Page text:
Southwest Climate Outlook - El Niño Tracker - April 2020
Assistant Research Professor, Arizona Institutes for Resilience
Assistant Professor of Anthropology, School of Anthropology
Ben McMahan joined CLIMAS after completing a PhD in Sociocultural Anthropology at the University of Arizona. His dissertation research was on hurricanes and disaster on the U.S. Gulf Coast, where he focused on
- Human interactions in dynamic social and environmental contexts,
- Risk perception and landscape changes during and after disaster, and
- Social network and policy responses to governance issues related to the acute threats of disaster; as they layer onto long term environmental issues and landscape scale changes.
He was also a key contributor to UA Bureau of Applied Research in Anthropology (BARA) collaborative/trans-disciplinary research on the social, economic, and environmental impacts of the US Oil and Gas industry (2007-2011), and the aftermath of the Deepwater Horizon oil spill (2010-2013).
At CLIMAS, his research activities included tracing how climate information is incorporated into regional decision maker networks, leading CLIMAS team research on the risks and effects of climate extremes, and collaborative research on the effects of climate variability on phenology and temporality of native plants in the region. He was also responsible for working to develop collaborative research opportunities and outreach efforts at CLIMAS, and as part of ongoing assessment and science/strategic planning, he contributed to strategic planning used to prioritize future research and outreach directions. He also coordinated publication of the monthly Southwest Climate Outlook, produced the Southwest Climate Podcasts, and was the online editor for CLIMAS’ blog - Southwestern Oscillations.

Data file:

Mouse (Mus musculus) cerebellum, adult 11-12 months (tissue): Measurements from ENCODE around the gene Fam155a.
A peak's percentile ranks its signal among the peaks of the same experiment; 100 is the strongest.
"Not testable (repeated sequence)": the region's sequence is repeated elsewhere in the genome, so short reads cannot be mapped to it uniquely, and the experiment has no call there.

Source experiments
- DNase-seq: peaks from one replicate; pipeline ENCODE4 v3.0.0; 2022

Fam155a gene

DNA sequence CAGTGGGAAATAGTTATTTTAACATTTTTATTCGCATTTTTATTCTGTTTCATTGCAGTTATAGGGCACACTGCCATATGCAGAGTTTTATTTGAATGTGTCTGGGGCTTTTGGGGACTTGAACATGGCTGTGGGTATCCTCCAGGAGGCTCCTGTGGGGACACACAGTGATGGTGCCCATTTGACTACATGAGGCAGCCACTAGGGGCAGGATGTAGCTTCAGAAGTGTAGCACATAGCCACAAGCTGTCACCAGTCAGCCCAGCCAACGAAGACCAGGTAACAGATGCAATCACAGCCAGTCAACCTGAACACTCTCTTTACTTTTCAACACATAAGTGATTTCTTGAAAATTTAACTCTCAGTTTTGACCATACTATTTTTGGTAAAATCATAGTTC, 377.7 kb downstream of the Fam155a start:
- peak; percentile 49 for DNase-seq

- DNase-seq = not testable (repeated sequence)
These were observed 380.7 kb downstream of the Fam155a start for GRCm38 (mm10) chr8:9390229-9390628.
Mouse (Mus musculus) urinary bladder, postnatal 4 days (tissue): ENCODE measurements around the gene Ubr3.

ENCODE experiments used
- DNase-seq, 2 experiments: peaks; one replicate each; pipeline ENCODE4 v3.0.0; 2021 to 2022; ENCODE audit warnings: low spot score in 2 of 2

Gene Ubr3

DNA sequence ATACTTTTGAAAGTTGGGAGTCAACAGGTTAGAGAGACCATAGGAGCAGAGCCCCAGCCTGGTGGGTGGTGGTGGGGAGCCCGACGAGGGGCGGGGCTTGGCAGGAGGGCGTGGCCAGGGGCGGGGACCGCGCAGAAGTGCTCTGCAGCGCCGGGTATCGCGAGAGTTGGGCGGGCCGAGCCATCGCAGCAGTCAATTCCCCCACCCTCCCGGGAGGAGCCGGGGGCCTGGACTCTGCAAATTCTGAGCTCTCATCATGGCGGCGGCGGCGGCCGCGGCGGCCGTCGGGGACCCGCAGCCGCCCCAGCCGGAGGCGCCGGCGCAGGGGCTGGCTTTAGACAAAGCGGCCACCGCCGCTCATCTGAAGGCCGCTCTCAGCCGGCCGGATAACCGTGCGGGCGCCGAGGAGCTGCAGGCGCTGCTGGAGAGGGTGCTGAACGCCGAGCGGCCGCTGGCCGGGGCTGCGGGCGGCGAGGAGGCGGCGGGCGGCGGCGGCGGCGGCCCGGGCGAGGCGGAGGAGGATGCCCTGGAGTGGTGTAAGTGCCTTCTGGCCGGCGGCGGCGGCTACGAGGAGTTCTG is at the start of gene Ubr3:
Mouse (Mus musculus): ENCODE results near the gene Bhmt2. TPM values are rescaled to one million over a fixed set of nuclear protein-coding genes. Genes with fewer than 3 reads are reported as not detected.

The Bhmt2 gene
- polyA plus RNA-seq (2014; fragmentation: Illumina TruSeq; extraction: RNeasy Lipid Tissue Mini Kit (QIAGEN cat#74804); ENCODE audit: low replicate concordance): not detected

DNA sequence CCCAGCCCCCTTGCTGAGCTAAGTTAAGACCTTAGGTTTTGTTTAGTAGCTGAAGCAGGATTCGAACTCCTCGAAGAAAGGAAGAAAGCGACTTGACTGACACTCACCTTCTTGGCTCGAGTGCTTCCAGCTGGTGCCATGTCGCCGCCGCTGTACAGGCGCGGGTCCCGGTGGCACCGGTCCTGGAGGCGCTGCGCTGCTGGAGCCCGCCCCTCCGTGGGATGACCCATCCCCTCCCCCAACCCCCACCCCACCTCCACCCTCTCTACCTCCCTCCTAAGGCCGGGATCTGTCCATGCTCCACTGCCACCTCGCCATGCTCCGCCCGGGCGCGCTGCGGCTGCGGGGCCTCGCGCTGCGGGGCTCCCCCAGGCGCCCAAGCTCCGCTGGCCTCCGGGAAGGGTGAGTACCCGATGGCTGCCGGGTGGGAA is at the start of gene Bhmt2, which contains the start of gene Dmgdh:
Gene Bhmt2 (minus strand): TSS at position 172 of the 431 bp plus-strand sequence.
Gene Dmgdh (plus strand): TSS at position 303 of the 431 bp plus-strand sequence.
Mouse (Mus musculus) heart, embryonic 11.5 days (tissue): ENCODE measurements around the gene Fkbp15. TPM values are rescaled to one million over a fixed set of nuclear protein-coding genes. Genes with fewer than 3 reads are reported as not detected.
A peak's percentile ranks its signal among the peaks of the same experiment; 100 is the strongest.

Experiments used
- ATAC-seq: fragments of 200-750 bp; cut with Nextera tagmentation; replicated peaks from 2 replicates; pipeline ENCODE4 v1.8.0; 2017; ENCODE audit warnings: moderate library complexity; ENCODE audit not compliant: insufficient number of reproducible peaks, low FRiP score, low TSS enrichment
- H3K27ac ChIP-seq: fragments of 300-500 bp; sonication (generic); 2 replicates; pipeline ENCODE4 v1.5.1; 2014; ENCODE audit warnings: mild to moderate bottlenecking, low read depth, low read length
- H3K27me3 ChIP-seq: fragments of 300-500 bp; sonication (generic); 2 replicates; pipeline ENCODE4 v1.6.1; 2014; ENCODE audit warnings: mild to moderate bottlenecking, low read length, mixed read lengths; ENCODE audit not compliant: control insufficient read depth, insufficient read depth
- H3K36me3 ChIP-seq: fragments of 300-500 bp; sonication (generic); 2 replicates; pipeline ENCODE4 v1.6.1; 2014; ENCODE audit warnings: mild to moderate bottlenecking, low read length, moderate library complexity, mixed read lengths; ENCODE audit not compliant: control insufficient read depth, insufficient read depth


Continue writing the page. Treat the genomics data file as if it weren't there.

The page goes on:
There are positive sea surface temperature (SST) anomalies across the equatorial Pacific (Figs. 1-2). Forecasts expect conditions will stay within the range of ENSO-neutral through at least summer 2020, with hints at a possible La Niña later in 2020.
Forecast Roundup: On Apr 9, the NOAA Climate Prediction Center (CPC) issued its ENSO diagnostic discussion with an inactive alert status. The CPC called for a 60-percent chance of ENSOneutral through summer 2020 and remains the most likely outcome through fall 2020. On Apr 9, the International Research Institute (IRI) issued an ENSO Quick Look (Fig. 3), noting “SSTs…near the borderline of El Niño during early April,” but no corresponding atmospheric conditions. They highlight that most models remain warm through spring with cooling over summer and also call for ENSOneutral conditions through fall 2020. On Apr 10, the Japanese Meteorological Agency (JMA) maintained its call for a 60-percent chance of ENSO-neutral conditions to last until summer 2020. On Apr 14, the Australian Bureau of Meteorology maintained their ENSO outlook at an inactive status but did highlight that a few models were beginning to suggest the possibility of a La Niña. The Feb 2020 North American Multi-Model Ensemble (NMME) remains borderline El Niño but shows steady movement into ENSO-neutral territory through the summer, and approaching La Niña conditions later in 2020 (see dashed black line, Fig. 4).
Summary: SST anomalies hovered at the El Niño border for months. To be considered an El Niño event, the three-month SST average would need to stay above the El Niño threshold for five consecutive months, and the atmosphere would need to cooperate (i.e. ‘oceanicatmospheric coupling’), neither of which has happened. ENSOneutral conditions are forecast to last through summer and into fall, with recognition of the challenges associated with the spring predictability barrier (i.e., the difficulty of accurate forecasts made this time of year). In the Southwest, ENSO-neutral winters produce some of the wettest and driest winters (and everything in between). This winter has been particularly wet across parts of the Southwest, especially when averaged across longer timescales (such as seasonal or water-year; for details see pp 1-2 of this outlook, and the Mar 2020 SW Climate Outlook). The next few months are typically dry in much of the arid Southwest, so any precipitation will be welcome (but not necessarily expected). We look to the onset of the monsoon for the next period of regular precipitation activity.
- Figures 1 - Australian Bureau of Meteorology - bom.gov.au/climate/enso
- Figure 2 - NOAA - Climate Prediction Center - cpc.ncep.noaa.gov
- Figure 3 - International Research Institute for Climate and Society - iri.columbia.edu
- Figure 4 - NOAA - Climate Prediction Center - cpc.ncep.noaa.gov